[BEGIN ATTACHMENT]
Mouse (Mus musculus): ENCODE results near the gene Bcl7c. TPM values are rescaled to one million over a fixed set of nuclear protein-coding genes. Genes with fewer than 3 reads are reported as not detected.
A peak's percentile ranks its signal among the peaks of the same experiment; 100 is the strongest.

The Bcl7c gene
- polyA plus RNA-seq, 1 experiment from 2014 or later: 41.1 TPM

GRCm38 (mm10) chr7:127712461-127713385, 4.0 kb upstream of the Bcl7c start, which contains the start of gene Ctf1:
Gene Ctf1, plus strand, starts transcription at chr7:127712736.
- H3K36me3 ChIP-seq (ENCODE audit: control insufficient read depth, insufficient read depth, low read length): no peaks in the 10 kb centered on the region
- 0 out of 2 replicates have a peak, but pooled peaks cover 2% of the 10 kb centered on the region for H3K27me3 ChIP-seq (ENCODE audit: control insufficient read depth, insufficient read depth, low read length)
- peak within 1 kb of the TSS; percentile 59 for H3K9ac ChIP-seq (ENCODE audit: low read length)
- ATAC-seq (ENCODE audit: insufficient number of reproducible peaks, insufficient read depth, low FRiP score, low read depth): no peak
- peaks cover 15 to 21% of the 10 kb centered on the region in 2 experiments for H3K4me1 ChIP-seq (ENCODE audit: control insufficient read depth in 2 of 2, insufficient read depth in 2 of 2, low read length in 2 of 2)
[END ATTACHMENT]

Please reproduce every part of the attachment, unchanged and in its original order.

Mouse (Mus musculus): ENCODE results near the gene Bcl7c. TPM values are rescaled to one million over a fixed set of nuclear protein-coding genes. Genes with fewer than 3 reads are reported as not detected.
A peak's percentile ranks its signal among the peaks of the same experiment; 100 is the strongest.

The Bcl7c gene
- polyA plus RNA-seq, 1 experiment from 2014 or later: 41.1 TPM

GRCm38 (mm10) chr7:127712461-127713385, 4.0 kb upstream of the Bcl7c start, which contains the start of gene Ctf1:
Gene Ctf1, plus strand, starts transcription at chr7:127712736.
- H3K36me3 ChIP-seq (ENCODE audit: control insufficient read depth, insufficient read depth, low read length): no peaks in the 10 kb centered on the region
- 0 out of 2 replicates have a peak, but pooled peaks cover 2% of the 10 kb centered on the region for H3K27me3 ChIP-seq (ENCODE audit: control insufficient read depth, insufficient read depth, low read length)
- peak within 1 kb of the TSS; percentile 59 for H3K9ac ChIP-seq (ENCODE audit: low read length)
- ATAC-seq (ENCODE audit: insufficient number of reproducible peaks, insufficient read depth, low FRiP score, low read depth): no peak
- peaks cover 15 to 21% of the 10 kb centered on the region in 2 experiments for H3K4me1 ChIP-seq (ENCODE audit: control insufficient read depth in 2 of 2, insufficient read depth in 2 of 2, low read length in 2 of 2)